Financial institutions must change the way they collect, process and leverage customer insight as part of their digital transformation journey. More than simply building a unified perspective of the customer for marketing purposes, the delivery of an exceptional customer experience will require all business units to have access to customer insight and to support all decision making with real-time insights.
Banks and credit unions that recognize the value of competing with data and analytics across the entire organization will be the best positioned to realize the full benefits of digital banking transformation.
In March 2021, the Digital Banking Report surveyed financial institutions globally on the state of their customer information management, including the use of data insight for decision making and providing enhanced customer experiences. The purpose of the research, sponsored by OpenText, was to measure the maturity of information management. More specifically, it sought to understand the benefits and challenges of overarching information management systems within banks and credit unions, as well as how organizations are progressing beyond customer data management platforms (CDPs) to more robust systems of collecting, analyzing, sharing and deploying data across business units.
Key findings include:
- Financial institutions continue to be saddled with a plethora of disconnected sources of data and systems to deploy insights across business units. Only a fraction of respondents have a central system for collecting, processing, analyzing and deploying insights organization-wide.
- Satisfaction with current data platforms and overall customer information management is extraordinarily low given the amount of data available to financial institutions. This highlights the challenge of disparate sources of data, and a lack of uniform strategy for the deployment and use of insights.
- Financial institutions are still using customer data systems for the basic requirements, focusing on collection of data and building a unified view. Most of the deployment of insights continues to be for marketing purposes as opposed to broader uses across business units. Use of expanded data sources and applications such as predictive modeling, content management, cross-channel attribution and customer care are less common.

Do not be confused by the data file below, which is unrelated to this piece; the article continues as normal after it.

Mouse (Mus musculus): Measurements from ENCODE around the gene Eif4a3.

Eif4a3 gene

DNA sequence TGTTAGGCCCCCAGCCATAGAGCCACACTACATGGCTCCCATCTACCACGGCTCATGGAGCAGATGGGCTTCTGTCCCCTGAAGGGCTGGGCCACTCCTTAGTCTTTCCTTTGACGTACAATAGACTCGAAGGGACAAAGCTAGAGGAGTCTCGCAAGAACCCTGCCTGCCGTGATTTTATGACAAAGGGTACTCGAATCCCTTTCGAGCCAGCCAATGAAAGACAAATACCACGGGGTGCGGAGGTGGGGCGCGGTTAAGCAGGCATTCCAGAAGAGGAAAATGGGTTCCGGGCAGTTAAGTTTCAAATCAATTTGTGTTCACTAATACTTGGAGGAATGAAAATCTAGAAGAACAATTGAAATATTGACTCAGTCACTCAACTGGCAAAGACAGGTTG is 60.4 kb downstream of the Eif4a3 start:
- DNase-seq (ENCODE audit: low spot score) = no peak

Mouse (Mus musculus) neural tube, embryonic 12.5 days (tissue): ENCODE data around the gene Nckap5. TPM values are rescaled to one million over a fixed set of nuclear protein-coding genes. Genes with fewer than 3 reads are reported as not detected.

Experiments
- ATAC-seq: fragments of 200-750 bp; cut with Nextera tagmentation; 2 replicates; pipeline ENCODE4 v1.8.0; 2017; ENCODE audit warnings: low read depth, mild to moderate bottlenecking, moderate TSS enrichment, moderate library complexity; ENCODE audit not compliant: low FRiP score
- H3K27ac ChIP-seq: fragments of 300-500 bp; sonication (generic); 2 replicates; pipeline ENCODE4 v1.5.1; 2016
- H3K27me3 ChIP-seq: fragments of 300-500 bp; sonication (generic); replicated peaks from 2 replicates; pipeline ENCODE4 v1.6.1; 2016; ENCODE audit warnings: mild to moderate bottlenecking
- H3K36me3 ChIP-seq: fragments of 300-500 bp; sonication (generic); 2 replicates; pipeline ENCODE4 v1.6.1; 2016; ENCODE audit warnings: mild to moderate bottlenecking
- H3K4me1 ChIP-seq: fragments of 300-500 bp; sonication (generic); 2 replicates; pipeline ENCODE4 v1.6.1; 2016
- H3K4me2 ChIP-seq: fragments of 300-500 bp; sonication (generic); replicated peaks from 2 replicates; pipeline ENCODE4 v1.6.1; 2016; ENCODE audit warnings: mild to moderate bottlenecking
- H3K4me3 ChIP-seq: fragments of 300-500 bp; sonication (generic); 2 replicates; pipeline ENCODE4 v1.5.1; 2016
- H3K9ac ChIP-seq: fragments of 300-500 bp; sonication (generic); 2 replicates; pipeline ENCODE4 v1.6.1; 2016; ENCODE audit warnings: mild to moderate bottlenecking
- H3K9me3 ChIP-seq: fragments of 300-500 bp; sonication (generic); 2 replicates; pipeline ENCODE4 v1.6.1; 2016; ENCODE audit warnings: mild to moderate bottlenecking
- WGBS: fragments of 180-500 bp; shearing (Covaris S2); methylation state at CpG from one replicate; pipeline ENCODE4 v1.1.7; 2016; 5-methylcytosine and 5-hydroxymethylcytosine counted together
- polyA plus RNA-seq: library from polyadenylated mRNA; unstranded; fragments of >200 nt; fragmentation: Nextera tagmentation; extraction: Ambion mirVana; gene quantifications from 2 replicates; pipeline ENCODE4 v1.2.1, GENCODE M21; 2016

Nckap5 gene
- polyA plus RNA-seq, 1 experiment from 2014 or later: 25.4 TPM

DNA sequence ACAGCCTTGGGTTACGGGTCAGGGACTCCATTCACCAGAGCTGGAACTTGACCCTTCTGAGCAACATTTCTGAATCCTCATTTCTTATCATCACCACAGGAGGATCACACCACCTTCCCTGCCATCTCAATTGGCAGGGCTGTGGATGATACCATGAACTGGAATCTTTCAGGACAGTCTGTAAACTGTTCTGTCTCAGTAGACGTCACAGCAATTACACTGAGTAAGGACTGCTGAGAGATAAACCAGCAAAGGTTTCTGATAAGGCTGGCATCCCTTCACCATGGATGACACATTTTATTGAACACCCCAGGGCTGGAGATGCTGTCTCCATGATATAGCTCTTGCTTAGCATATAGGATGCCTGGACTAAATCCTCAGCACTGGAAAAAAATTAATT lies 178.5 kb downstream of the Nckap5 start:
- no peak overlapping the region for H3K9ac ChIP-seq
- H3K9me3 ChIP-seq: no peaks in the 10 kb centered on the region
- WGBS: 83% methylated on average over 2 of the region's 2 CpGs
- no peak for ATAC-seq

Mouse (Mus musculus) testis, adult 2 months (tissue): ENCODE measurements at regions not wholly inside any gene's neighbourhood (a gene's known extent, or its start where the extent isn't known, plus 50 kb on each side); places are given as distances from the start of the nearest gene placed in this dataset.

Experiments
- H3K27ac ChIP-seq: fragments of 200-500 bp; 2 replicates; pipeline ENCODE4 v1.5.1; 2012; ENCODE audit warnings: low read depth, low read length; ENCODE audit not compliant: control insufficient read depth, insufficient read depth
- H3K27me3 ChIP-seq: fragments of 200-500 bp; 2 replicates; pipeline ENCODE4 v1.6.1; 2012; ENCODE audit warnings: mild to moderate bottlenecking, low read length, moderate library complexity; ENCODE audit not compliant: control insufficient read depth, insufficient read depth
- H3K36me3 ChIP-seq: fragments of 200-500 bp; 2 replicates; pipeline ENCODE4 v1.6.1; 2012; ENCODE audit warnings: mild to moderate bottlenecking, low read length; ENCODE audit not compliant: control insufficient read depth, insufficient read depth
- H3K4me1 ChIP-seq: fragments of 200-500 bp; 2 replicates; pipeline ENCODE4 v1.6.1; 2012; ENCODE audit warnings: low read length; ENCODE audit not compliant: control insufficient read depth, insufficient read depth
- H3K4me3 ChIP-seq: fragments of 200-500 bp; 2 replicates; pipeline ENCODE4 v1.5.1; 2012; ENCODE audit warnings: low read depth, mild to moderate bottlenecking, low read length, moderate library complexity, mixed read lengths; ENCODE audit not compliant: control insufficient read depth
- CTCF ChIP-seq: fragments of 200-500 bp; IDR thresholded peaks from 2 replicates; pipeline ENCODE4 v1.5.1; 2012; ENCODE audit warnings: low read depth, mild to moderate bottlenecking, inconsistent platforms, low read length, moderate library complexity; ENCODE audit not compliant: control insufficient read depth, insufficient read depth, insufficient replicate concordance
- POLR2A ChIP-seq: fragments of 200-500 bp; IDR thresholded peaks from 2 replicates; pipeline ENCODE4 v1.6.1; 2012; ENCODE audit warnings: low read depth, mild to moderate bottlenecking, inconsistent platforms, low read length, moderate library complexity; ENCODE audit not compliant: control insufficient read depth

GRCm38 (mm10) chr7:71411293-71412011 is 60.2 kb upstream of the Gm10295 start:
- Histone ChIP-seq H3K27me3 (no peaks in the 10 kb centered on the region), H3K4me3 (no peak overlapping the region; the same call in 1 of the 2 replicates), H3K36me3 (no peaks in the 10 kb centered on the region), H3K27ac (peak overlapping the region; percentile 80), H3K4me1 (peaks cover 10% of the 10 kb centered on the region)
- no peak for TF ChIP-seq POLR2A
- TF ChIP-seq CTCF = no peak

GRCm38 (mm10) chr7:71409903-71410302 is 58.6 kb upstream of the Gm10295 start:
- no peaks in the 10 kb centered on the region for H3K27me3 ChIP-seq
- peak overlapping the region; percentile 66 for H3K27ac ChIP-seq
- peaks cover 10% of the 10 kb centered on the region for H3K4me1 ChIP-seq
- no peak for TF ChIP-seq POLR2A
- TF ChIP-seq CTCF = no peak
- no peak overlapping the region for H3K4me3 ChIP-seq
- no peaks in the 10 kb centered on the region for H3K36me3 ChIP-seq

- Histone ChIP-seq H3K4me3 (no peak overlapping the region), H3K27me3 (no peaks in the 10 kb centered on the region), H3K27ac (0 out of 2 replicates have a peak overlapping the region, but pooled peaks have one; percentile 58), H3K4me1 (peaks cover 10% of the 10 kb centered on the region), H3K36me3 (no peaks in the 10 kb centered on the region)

- Until organizations establish an overarching data-driven culture, the optimization of data for revenue generation and cost containment will not be achieved. More importantly, the application of insights for improved customer experiences will not be achieved.
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Current Structure of Customer Data Systems
Nearly all financial institutions have multiple customer-facing systems, with most being supported by multiple silos of data. As a result, banks and credit unions have the challenge of creating a single, complete view of the customer that can be deployed across the organization. While over a quarter of organizations surveyed referenced that their systems connected to a marketing automation or CRM system, this does not serve the organization as a whole. Only 8% of organizations had multiple systems connected to a unified database and 7% had a single system that ‘did everything’.
The lack of data unification has a direct impact on satisfaction with the availability of insights, and creates challenges in making use of the data that is available. The research found that 62% of organizations were either ‘highly dissatisfied’ or ‘somewhat satisfied’ with the platform used and the access to insight. Those ‘highly satisfied’ were only 4%, with ‘somewhat satisfied’ responders representing 17% of banks and credit unions worldwide.
It can be safely assumed that financial institutions with multiple disconnected systems are less satisfied than organizations with unified insights. Organizations with both unified data and a single platform to collect, analyze and distribute insights are the most satisfied. It is also safe to assume that banks and credit unions that have limited their focus to only marketing uses have a higher level of dissatisfaction since the potential for data and insights extends far beyond marketing uses.